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Healthy Living: Helping your heart get better with age

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It’s 4 p.m. and 75-year-old Ray is chatting with his visitors about his operation while he prepares to change out of his hospital gown and go home. Ray just had a transcatheter aortic valve replacement (TAVR) 24 hours earlier, but you would never guess it by the way he excitedly reports his procedure.

Transcatheter aortic valve replacement is available for people with aortic valve stenosis. Aortic valve stenosis happens when the heart’s aortic valve narrows, blocking blood from flowing through the major artery leading out of the heart and throughout the body.

Shortness of breath and fatigue are the most common symptoms of aortic valve stenosis, which primarily affects people in their seventies and eighties. Although standard medicine still prescribes traditional open-heart valve replacement surgery, patients recover extremely quickly with TAVR and it is a good technique for those who would otherwise have been a poor candidate to undergo a major operation.

Instead of making a large incision in a patient’s chest to replace the valve, surgeons now insert a catheter only a few millimeters wide into the aorta, the largest artery in the body. They squeeze a tightly compacted replacement valve through the catheter and thread it toward the beating heart.

This wasn’t Ray’s first heart operation. Ten years earlier, surgeons replaced his aortic valve in a standard open-heart procedure that kept him in the hospital for a month, a week of which was in intensive care, followed by six months of recovery. When that replacement valve began to malfunction, he knew it was time for another surgery, but his cardiologist recommended a gentler way to fix it. Now, Ray is leaving the hospital a short 24 hours later.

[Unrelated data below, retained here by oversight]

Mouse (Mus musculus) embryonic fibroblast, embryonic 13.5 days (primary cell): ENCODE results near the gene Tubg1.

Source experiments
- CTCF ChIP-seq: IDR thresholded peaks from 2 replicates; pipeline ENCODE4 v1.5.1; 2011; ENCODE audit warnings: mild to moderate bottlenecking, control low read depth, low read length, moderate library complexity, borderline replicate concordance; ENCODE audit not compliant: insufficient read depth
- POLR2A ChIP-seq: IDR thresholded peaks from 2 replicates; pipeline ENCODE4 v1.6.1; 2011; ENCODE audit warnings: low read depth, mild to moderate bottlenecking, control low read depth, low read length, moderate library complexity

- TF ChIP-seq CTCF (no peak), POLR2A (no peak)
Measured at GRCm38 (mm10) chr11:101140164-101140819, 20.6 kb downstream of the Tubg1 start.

Ray is just one of a fast growing number of seniors whose lives have been extended and enhanced by medical advances. New technology, surgical techniques and approaches to medicine now enable older patients to face less risk and faster recovery when they undergo surgery. Many times, if patients have other illnesses, there are programs to medically optimize their overall health so they can safely undergo the surgery.

Research also shows specific factors that can help recover after surgery, such as:

• Keep moving: Exercise at least 30 minutes a day.

Eat healthy meals: The food we eat makes up our bodies. If we are missing nutrients, our bodies are more susceptible to damage or illness. As we age, protein and antioxidants are especially important to prevent frailty and protect from free radicals.

• Maintain a healthy weight: A body mass index between 25-32 is linked to the lowest rate of mortality and better recovery from illness and infection.

• Get adequate sleep: Between 5 to 9 hours of sleep helps maintain the immune system and brain regeneration.

• Reduce or quit smoking: The body can regenerate and repair at any age, and we know that smoking is undeniably linked to negative health outcomes, primarily lung diseases like asthma, emphysema, and lung cancer, and cardiovascular events like heart attack or stroke.

• Moderate alcohol intake: Excessive alcohol consumption is linked to health problems in almost every part of the body, including the heart, brain, liver, kidneys, and the regulation of metabolism.

• Increase social connectedness: Meaningful relationships give a sense of purpose; decrease subjective age; improve mental health; and make life more fun and joyful!

By practicing a few of these factors, you can live a healthier, longer life and even get better with age. The YMCA of the Pikes Peak Region partners with organizations like SilverSneakers to offer membership at low or no cost to seniors. The Y also offers exercise classes (free to members) that can help with the factors listed above, keeping you physically and socially healthy!

Dr. Gloria Winters is a doctor of physical therapy who specializes in orthopedics and exercise physiology. She is the Chief Medical Officer for the YMCA of the Pikes Peak Region with a focus on health care integration in the community. Contact Dr. Winters with questions or topic ideas at [email protected]

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